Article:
One of the coolest buildings (right) is at 610 S. Michigan Ave occupied by the Spertus Institute of Jewish Studies
. Sure, the inside will not appeal to the masses but the environmentally sustainable building is a masterpiece, shaped with cascading faceted glass, built from 726 windows in 556 different shapes.
As architecture flourishes upwards so does what is happening at street level. Like other developing neighborhoods, the South Loop is farther along on restaurants than on retail. The real dining scene started around 10 years ago when local restauranteur Jerry Kleiner launched Gioco
and just a year or so after the 100-year old Chicago Firehouse was turned into a sumptuous restaurant called incidentially the Chicago Firehouse
(left), the building's facade has kept all of it's original splendour.
Retailing has not been as dynamic, although in recent years some of the larger chains have found homes in the neighbourhood including a massive and very nice Whole Foods
. A huge cinema complex is also mooted but the South Loop doesn't yet have any individualistic boutiques that can distinguish one neighbourhood from another and give it that kind of hip feel. However new residents and increasing foot traffic should bring the neighborhood another step closer to maturity.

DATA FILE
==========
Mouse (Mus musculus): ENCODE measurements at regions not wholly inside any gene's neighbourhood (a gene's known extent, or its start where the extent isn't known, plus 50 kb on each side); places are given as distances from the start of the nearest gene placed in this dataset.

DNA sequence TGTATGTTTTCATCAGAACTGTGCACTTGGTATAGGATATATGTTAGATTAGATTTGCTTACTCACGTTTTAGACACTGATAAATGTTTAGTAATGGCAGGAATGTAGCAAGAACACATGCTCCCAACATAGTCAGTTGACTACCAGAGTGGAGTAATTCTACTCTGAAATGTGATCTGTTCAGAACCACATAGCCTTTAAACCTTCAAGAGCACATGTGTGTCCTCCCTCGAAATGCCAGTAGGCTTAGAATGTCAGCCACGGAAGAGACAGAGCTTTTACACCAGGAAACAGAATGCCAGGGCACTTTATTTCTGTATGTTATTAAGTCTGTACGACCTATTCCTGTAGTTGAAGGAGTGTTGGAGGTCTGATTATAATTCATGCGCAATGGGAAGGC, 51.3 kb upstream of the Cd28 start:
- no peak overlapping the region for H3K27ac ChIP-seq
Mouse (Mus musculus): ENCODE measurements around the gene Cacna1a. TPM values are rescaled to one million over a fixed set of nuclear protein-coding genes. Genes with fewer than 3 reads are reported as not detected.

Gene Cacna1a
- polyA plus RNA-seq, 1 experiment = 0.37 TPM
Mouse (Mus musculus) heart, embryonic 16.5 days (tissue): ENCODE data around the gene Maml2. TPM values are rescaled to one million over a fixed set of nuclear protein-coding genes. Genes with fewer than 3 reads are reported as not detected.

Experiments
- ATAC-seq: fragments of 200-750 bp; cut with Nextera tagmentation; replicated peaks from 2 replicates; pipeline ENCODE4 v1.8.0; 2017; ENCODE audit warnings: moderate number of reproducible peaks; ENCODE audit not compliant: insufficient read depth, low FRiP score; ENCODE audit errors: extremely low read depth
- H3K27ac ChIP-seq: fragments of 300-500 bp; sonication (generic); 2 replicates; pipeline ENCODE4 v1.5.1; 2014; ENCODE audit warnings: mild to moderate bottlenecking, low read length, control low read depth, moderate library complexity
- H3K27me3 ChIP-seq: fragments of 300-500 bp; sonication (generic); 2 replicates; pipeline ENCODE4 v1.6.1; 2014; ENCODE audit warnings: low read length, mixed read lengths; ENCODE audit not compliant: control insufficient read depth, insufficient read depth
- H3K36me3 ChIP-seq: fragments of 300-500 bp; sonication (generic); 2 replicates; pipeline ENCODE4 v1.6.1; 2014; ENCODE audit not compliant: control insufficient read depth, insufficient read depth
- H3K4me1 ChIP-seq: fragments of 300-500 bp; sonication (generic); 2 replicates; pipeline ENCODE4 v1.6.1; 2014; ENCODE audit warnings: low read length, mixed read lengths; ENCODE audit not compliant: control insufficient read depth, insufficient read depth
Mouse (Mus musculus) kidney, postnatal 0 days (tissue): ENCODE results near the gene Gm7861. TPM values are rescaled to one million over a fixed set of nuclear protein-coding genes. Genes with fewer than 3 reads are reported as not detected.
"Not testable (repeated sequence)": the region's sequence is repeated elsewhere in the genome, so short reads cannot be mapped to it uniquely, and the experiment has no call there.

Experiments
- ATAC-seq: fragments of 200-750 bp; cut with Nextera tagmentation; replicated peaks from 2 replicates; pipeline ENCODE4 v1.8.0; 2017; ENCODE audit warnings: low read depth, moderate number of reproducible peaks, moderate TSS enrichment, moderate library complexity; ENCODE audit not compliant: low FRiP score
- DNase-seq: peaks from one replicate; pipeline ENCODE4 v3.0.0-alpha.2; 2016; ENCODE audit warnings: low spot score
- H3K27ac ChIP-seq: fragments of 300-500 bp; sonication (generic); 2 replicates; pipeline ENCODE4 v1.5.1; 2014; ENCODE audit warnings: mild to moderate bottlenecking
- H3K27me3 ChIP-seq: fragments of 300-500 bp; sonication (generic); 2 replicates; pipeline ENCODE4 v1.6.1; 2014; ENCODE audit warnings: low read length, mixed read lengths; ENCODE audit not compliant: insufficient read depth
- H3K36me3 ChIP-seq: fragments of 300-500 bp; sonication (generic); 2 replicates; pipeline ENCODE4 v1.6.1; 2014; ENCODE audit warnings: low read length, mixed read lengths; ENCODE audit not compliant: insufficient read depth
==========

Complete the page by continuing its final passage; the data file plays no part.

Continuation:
The largest land owner in the district is Columbia College
, the biggest arts and communications college in America. Columbia owns more than 1,200,000 square feet in Chicago's South Loop, with amazingly more expansion plans.The Auditorium Theatre
occupies a big space in the other big university complex in the South Loop. The Roosevelt University
actually holds classes in the theatre as well as it being the current home to the Joffrey Ballet
. I saw Giselle
there in October.
Famous Blues singer Buddy Guy has his club at 754 S Wabash Ave. Arguably Chicago's most famous Blues club with fascinating memorabilia adorning the walls and southern soul food served at night but arrive early as this place gets packed.Buddy Guys
has been down here since 1989 but there are plenty of fantastic new entries on the South Loop restuarant and bar scene. For beer Hackney's
has a wide range of draft beers and is in one of the oldest buildings in Printers Row.
For food Zapatista
is a great Mexican place with guacamole made for you table
side and a good wine list and I love Eleven City Diner
(right), superb anytime of the day. I must mention Hi-Tea
as well, as it is owned by a friend's brother. It's excellent for a cup of cha and a sandwich.
When I first came to Chicago in 2004, there was very little reason to head to this part of town, now I find myself in the South Loop often. There are certainly still some growing pains but this pain is relieved by some great restaurants and the ever beautiful Grant Park
, commonly known as Chicago's 'front yard,' which borders this chronicled part of town.